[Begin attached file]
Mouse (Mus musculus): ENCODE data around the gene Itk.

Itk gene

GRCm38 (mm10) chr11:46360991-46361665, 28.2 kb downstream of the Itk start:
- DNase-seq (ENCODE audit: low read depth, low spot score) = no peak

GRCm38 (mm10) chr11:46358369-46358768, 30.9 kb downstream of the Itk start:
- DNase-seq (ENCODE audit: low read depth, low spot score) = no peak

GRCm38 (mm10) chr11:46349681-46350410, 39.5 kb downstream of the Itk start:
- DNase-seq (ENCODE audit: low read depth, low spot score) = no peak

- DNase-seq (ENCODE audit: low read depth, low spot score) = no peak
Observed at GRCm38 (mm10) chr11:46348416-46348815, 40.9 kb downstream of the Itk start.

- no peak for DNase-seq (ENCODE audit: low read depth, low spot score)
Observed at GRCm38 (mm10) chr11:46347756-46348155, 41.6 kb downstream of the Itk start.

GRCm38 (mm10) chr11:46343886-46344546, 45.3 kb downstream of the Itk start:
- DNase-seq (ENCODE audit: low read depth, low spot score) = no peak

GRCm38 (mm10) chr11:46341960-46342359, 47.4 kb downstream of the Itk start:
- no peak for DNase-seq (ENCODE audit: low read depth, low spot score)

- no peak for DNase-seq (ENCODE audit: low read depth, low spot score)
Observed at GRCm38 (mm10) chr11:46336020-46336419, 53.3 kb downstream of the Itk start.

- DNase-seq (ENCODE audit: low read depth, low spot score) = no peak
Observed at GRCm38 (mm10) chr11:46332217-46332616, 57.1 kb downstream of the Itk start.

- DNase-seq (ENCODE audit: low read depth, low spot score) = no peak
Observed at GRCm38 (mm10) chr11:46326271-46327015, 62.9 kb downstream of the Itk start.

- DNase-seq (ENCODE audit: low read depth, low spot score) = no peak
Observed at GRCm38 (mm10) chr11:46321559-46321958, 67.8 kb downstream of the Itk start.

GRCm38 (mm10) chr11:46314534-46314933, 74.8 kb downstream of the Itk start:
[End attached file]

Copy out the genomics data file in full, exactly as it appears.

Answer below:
Mouse (Mus musculus): ENCODE data around the gene Itk.

Itk gene

GRCm38 (mm10) chr11:46360991-46361665, 28.2 kb downstream of the Itk start:
- DNase-seq (ENCODE audit: low read depth, low spot score) = no peak

GRCm38 (mm10) chr11:46358369-46358768, 30.9 kb downstream of the Itk start:
- DNase-seq (ENCODE audit: low read depth, low spot score) = no peak

GRCm38 (mm10) chr11:46349681-46350410, 39.5 kb downstream of the Itk start:
- DNase-seq (ENCODE audit: low read depth, low spot score) = no peak

- DNase-seq (ENCODE audit: low read depth, low spot score) = no peak
Observed at GRCm38 (mm10) chr11:46348416-46348815, 40.9 kb downstream of the Itk start.

- no peak for DNase-seq (ENCODE audit: low read depth, low spot score)
Observed at GRCm38 (mm10) chr11:46347756-46348155, 41.6 kb downstream of the Itk start.

GRCm38 (mm10) chr11:46343886-46344546, 45.3 kb downstream of the Itk start:
- DNase-seq (ENCODE audit: low read depth, low spot score) = no peak

GRCm38 (mm10) chr11:46341960-46342359, 47.4 kb downstream of the Itk start:
- no peak for DNase-seq (ENCODE audit: low read depth, low spot score)

- no peak for DNase-seq (ENCODE audit: low read depth, low spot score)
Observed at GRCm38 (mm10) chr11:46336020-46336419, 53.3 kb downstream of the Itk start.

- DNase-seq (ENCODE audit: low read depth, low spot score) = no peak
Observed at GRCm38 (mm10) chr11:46332217-46332616, 57.1 kb downstream of the Itk start.

- DNase-seq (ENCODE audit: low read depth, low spot score) = no peak
Observed at GRCm38 (mm10) chr11:46326271-46327015, 62.9 kb downstream of the Itk start.

- DNase-seq (ENCODE audit: low read depth, low spot score) = no peak
Observed at GRCm38 (mm10) chr11:46321559-46321958, 67.8 kb downstream of the Itk start.

GRCm38 (mm10) chr11:46314534-46314933, 74.8 kb downstream of the Itk start: